It's 2020 and women are exhausted
Back in 2018, Sens. Bernie Sanders and Elizabeth Warren met for an off-the-record conversation. Warren says that during that conversation, Sanders told her a woman could not win the presidency in 2020; according to Sanders, he said it would be difficult, not necessarily impossible. Now that both parties involved are running for president, this exchange has been made public, as have their conflicting memories of what was said. And yet only one of these two people — the woman — has had her social media inundated with images of snakes to underscore her apparent duplicitousness.
As the 2020 presidential race approaches its final throes, Warren and her fellow female candidates are being distilled to the most basic and dehumanizing of stereotypes. Because in our American patriarchy, when accomplished, outspoken women pursue positions of power, they are routinely painted as unreliable and unlikable — snakes in human form.
And so we are, once again, being asked to question whether a woman is "electable," by which we really mean whether all of her qualifications for the job can outweigh the fact that she is a woman. Meanwhile, the man all the Democratic candidates are running to unseat has bragged, on tape, about committing multiple sexual assaults; even the revelation of this shortly before the 2016 election was, apparently, not enough to render him "unelectable."
Regardless of which candidate(s) you support in a crowded-but-dwindling Democratic presidential field, the current flood of headlines is pretty rough for anyone who's not a cisgender white man. Being alive to the news in 2020 means being constantly reminded of our status as lesser-thans, as non-default humans, as objects. And the latest dustup between Sanders and Warren is just another illustration that, in America, the very fact of a woman's ambition is enough to make her motives suspect.
Not long ago, I spent the night at a friend's house with a few other women. After dinner, we all changed into our sweatpants and poured ourselves glasses of wine. It was a familiar scene of feminine bonding: a chance to let down our daily guard, to speak without explaining. The conversation turned — as it so often does, these days — to politics, and the endless drumbeat of disheartening news.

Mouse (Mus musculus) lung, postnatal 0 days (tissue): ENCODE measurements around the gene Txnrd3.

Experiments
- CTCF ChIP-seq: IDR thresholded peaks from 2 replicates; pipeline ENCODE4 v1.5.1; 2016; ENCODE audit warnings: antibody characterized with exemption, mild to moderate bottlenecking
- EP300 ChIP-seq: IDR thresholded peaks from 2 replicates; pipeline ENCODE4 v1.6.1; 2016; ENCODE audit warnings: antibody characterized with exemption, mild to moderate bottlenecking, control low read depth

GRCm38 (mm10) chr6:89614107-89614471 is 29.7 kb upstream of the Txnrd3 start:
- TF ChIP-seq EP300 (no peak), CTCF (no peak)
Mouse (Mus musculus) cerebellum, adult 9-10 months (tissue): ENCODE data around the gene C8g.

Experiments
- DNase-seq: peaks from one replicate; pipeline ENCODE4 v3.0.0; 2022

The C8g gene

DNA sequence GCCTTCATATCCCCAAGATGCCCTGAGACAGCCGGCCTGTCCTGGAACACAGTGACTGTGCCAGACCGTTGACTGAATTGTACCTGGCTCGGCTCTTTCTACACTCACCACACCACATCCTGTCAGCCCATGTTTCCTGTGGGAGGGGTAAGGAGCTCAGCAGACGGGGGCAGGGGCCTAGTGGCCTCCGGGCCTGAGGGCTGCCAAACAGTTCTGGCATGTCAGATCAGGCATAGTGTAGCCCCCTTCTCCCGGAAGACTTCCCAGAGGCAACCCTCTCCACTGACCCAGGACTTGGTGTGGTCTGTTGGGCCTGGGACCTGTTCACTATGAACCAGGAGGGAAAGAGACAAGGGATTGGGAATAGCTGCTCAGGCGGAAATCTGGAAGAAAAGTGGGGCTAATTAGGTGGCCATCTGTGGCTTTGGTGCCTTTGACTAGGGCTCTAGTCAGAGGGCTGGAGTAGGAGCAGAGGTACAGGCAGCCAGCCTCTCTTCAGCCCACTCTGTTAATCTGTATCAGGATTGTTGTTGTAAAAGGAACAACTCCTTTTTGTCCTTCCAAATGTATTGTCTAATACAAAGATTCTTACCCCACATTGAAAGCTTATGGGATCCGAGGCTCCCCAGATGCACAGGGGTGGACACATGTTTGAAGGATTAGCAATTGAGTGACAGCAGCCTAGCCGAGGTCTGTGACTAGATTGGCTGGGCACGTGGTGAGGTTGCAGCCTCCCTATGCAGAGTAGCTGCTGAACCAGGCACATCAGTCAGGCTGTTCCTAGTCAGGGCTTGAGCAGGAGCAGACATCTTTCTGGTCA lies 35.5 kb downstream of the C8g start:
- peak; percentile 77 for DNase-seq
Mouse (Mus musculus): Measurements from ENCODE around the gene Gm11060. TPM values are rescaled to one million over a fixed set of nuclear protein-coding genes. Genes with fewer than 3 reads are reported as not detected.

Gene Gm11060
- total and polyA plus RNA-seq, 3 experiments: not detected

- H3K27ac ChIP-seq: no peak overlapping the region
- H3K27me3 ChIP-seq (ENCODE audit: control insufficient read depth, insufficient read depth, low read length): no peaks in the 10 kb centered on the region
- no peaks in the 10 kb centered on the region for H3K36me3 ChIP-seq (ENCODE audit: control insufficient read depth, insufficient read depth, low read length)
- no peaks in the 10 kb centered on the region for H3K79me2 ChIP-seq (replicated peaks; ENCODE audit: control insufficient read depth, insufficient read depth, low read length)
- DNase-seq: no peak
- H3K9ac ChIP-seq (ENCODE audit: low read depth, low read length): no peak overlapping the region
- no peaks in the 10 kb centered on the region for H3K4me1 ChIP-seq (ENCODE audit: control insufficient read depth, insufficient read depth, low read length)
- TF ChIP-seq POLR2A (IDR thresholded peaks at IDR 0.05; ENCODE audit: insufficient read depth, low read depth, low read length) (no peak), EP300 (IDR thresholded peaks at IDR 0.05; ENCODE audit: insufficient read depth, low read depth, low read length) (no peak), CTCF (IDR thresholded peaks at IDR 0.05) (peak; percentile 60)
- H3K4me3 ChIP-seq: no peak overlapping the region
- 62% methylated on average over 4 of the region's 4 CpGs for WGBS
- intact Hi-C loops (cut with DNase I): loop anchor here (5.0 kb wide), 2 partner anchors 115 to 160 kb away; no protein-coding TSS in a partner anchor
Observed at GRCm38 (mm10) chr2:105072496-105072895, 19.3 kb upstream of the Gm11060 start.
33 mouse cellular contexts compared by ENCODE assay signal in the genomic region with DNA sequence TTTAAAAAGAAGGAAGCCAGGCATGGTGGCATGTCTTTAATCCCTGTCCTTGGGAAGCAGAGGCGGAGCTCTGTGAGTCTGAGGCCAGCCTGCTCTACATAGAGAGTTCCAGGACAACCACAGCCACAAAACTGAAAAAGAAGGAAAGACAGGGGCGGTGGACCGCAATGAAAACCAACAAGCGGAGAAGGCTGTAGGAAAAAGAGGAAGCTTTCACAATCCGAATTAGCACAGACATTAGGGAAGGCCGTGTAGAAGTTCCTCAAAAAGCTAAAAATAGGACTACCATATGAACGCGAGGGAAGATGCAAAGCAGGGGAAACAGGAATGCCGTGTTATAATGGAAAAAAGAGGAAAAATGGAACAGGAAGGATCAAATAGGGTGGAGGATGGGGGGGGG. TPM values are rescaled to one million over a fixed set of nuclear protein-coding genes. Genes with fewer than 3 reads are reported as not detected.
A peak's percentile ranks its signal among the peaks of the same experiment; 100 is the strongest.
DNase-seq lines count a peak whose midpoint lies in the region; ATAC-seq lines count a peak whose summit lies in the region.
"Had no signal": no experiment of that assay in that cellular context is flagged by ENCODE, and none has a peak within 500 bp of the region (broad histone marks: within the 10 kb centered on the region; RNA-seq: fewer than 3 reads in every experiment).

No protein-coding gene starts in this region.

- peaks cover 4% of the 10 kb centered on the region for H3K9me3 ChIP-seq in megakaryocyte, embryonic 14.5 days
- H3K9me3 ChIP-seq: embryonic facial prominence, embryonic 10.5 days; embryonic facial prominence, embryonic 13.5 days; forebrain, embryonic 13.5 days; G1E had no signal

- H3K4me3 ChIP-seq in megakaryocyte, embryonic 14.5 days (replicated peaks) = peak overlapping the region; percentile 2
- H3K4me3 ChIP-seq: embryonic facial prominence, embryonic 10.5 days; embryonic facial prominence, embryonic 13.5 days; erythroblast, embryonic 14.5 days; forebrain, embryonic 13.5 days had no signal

We began to talk about all the indignities of the past few years, the headlines that keep popping up to remind us of where we really stand. We talked about the shock of 2016 — the realization that even after surviving a bruising campaign and winning the popular vote, a woman would still be shut out of the White House in favor of a dangerously unqualified man (who, it bears repeating, has bragged about sexually assaulting women).
We talked about Brett Kavanaugh, and the gut-punch of his confirmation hearings for the Supreme Court. About watching Dr. Christine Blasey Ford speaking of humiliations and violations that rang incredibly true to all of us, her words landing on indifferent ears. Watching her throw herself in front of the train, knowing that it would make no difference, that she would be disbelieved and dismissed, that he would be confirmed anyway. Knowing that he now sits on the highest court of the land, for life, making precedent-setting decisions on how and whether women are allowed the rights to our own bodies.